Q. And I wonder too if you can tell when you're playing with a partner that you haven't played with before you can tell right away that there is sort of a communication that maybe is almost mental telepathy, that they just understand what you're doing?
BRUNO SOARES: Oh, for sure. First match we played we didn't know each other at all on court. We know each other off court, but it's very different. I mean, we start playing and you have to understand like what Sania, what she likes to do, what I like to do. My best serve, I mean, the spots that I like to hit. I think it's like Sania said: you have to help each other out because it makes it a different game. Everybody picking on the girl, and I think you have to put her in the best situation as possible for her to hit her best shots. I think that's what we managed really well this week. She hits the ball well. That helps me. Hits really hard and helps me at the net. That puts more pressure. I think once you understand her style and the shots that she likes to hit, I can put myself in a better position to try to help her.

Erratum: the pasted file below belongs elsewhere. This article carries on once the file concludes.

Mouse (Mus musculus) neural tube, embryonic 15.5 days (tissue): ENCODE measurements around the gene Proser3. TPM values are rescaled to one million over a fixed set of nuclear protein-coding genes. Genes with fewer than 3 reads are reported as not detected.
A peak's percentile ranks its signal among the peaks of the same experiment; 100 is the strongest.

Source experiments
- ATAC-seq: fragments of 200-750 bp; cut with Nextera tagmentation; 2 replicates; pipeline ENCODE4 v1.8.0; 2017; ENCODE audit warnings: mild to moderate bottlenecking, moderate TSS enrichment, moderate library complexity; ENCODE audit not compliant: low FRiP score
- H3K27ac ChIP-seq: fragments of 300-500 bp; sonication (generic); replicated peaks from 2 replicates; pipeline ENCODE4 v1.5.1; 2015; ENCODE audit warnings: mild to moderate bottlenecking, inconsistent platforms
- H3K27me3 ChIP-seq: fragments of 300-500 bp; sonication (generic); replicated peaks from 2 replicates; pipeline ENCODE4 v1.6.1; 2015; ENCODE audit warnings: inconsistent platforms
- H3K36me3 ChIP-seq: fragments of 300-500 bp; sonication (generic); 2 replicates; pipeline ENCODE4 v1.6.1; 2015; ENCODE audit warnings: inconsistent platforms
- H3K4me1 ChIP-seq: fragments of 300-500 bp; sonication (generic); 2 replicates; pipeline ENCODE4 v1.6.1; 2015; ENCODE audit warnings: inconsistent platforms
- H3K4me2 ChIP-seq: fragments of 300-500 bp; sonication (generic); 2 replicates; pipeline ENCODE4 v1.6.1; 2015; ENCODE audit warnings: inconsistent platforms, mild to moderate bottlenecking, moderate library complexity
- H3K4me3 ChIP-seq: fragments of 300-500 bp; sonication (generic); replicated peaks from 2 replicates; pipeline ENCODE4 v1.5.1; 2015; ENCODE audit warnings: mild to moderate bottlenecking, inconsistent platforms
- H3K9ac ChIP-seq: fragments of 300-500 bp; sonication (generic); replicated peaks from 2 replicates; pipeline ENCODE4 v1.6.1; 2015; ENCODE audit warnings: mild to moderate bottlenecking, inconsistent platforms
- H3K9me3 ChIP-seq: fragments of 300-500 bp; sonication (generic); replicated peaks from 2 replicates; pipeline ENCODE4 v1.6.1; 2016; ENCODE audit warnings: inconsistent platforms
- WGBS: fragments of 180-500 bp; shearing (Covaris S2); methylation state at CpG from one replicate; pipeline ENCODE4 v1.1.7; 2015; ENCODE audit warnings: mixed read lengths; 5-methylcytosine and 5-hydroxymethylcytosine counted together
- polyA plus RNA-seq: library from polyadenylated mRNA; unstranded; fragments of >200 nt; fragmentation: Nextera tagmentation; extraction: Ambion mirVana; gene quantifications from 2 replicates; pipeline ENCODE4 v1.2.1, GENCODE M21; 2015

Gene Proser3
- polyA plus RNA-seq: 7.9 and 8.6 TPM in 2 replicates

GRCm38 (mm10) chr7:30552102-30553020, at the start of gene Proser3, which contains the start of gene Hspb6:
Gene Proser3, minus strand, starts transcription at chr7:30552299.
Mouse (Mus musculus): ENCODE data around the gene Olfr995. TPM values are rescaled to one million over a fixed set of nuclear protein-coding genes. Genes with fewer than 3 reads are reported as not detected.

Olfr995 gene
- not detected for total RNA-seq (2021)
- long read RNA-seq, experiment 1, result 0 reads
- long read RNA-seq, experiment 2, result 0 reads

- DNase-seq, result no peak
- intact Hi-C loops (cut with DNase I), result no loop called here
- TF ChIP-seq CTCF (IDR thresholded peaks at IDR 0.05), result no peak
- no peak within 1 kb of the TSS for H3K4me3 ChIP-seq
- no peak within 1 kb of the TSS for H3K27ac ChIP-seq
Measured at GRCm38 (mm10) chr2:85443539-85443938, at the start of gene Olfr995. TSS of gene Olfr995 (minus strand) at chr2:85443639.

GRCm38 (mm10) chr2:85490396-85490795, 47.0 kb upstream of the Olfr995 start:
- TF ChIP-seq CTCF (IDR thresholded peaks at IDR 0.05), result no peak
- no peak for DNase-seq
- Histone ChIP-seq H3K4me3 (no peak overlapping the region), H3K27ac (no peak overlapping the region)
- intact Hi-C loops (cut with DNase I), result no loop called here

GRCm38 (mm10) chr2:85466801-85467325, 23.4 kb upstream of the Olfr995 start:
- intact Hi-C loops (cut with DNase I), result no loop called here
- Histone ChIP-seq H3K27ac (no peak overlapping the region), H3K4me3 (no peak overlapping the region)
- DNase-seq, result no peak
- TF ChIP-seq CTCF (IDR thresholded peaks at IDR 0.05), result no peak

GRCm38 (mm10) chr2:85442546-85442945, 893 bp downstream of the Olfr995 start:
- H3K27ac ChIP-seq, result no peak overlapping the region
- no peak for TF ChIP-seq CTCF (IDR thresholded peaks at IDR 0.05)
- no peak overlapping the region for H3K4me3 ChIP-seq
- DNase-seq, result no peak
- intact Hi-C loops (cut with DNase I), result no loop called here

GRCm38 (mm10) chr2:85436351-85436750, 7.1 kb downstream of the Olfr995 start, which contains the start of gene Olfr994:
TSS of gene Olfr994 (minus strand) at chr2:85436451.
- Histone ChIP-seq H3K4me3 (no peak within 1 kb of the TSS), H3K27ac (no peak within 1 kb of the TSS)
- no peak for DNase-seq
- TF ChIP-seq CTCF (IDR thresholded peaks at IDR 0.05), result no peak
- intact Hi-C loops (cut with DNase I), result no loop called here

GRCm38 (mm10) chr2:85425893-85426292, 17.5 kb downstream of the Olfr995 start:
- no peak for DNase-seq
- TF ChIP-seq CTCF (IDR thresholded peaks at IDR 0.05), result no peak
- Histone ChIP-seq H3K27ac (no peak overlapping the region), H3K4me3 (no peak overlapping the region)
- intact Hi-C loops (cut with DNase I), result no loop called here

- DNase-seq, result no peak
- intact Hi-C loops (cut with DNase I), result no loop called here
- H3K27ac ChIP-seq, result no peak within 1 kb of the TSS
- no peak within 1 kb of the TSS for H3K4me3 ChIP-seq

Q. A lot different, men's or women's doubles, is there a different dynamic at all or is it still just kind of understanding each other and working together, or does it change?
SANIA MIRZA: I think outside of tennis it's the same in terms of, you know, like compatibility and chemistry and, you know, whether you get along or not. I think it's hard for me to play with someone I completely, you know, dislike, you know. Few people like that, and it's hard for me to play with someone like that. But, yeah, it helps. I think it definitely helps if you're friends. Helps if you get along. But on the court the dynamics change quite a lot. In men's and women's doubles it's not like there's a different sex involved. It's two people who are almost as good as each other. You know, it's a different kind of game and different kind of tactics go into it.